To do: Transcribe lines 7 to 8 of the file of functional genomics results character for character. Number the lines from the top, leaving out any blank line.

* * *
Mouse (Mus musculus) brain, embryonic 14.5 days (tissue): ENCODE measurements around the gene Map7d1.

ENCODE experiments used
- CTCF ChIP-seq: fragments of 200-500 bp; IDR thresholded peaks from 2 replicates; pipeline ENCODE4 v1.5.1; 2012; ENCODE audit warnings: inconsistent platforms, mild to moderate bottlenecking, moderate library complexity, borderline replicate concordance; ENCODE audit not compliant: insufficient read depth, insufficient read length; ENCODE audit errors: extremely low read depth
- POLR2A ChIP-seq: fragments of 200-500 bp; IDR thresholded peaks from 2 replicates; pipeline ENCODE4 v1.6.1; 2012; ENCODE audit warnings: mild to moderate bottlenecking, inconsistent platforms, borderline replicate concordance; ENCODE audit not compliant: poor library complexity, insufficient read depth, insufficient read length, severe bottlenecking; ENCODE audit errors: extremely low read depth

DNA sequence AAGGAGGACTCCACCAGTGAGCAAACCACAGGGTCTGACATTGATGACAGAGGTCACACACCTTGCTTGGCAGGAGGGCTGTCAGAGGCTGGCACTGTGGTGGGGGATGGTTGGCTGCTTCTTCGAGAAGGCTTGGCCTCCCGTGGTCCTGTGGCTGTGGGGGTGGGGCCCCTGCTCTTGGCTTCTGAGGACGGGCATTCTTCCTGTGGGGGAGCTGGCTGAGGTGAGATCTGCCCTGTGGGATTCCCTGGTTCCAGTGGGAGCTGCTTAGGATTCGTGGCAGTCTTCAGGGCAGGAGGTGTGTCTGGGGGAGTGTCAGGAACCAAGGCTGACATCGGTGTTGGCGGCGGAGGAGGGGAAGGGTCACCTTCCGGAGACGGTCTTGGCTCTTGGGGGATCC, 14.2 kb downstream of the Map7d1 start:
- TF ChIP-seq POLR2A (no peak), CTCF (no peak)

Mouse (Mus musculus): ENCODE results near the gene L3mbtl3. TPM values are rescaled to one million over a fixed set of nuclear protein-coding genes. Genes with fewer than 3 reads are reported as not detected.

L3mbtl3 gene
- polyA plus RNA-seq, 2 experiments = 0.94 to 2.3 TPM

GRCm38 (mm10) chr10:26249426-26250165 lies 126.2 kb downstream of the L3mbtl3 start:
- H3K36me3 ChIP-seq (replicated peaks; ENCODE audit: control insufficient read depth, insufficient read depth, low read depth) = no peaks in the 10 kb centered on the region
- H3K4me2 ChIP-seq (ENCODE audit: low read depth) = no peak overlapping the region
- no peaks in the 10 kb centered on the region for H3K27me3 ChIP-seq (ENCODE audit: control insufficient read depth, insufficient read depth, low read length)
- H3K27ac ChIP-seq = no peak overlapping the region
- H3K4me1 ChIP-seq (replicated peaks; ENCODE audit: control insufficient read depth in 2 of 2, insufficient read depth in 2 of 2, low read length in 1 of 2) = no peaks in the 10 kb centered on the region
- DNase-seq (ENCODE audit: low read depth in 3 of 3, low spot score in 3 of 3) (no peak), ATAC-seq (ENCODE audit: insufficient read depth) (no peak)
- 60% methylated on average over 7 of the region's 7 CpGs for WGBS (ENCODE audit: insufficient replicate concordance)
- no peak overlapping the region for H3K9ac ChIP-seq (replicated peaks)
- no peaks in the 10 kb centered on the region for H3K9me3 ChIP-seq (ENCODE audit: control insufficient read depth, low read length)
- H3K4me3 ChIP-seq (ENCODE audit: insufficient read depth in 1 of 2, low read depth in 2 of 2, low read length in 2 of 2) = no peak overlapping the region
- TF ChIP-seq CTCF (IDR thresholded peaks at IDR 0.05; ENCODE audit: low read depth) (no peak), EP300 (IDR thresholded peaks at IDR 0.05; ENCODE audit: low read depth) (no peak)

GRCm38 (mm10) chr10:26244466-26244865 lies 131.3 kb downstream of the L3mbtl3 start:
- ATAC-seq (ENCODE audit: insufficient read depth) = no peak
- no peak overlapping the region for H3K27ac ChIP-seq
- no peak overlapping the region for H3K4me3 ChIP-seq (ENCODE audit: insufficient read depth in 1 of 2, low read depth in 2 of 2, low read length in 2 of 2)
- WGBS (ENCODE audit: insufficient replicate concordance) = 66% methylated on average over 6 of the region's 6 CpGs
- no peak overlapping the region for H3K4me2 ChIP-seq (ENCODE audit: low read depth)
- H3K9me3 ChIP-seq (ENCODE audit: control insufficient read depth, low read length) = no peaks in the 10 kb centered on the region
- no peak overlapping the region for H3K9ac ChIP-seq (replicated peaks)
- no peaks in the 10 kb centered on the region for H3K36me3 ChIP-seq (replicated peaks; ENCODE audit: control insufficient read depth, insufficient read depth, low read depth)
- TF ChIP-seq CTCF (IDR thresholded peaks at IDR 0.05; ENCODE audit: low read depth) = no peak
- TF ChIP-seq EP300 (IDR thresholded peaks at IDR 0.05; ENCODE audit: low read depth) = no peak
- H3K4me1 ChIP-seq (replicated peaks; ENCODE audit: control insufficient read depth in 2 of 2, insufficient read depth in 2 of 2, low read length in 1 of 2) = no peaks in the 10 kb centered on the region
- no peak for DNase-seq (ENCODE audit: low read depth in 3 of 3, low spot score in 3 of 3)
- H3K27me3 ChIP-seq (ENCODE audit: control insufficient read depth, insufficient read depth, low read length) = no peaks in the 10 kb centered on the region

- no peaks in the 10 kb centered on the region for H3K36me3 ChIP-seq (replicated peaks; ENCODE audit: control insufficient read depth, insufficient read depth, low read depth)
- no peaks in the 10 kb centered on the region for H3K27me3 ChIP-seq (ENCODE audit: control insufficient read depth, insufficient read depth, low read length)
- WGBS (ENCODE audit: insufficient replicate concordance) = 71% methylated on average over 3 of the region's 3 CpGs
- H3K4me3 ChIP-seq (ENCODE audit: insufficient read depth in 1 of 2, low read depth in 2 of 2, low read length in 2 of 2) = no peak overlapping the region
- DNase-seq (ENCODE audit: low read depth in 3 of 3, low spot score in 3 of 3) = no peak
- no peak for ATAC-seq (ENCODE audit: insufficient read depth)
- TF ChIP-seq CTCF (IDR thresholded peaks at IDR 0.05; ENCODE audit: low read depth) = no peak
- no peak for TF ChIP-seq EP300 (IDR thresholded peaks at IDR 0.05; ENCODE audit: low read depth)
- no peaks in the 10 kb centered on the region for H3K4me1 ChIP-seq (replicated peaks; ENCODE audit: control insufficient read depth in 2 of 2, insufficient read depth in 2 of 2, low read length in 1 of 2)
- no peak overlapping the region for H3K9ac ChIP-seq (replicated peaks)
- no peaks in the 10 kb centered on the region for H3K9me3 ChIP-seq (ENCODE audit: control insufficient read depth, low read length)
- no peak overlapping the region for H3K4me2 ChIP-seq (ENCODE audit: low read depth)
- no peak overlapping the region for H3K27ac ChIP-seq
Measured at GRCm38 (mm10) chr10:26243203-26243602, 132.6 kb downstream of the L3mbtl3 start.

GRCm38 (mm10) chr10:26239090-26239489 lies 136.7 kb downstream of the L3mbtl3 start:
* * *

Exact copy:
Mouse (Mus musculus): ENCODE results near the gene L3mbtl3. TPM values are rescaled to one million over a fixed set of nuclear protein-coding genes. Genes with fewer than 3 reads are reported as not detected.

L3mbtl3 gene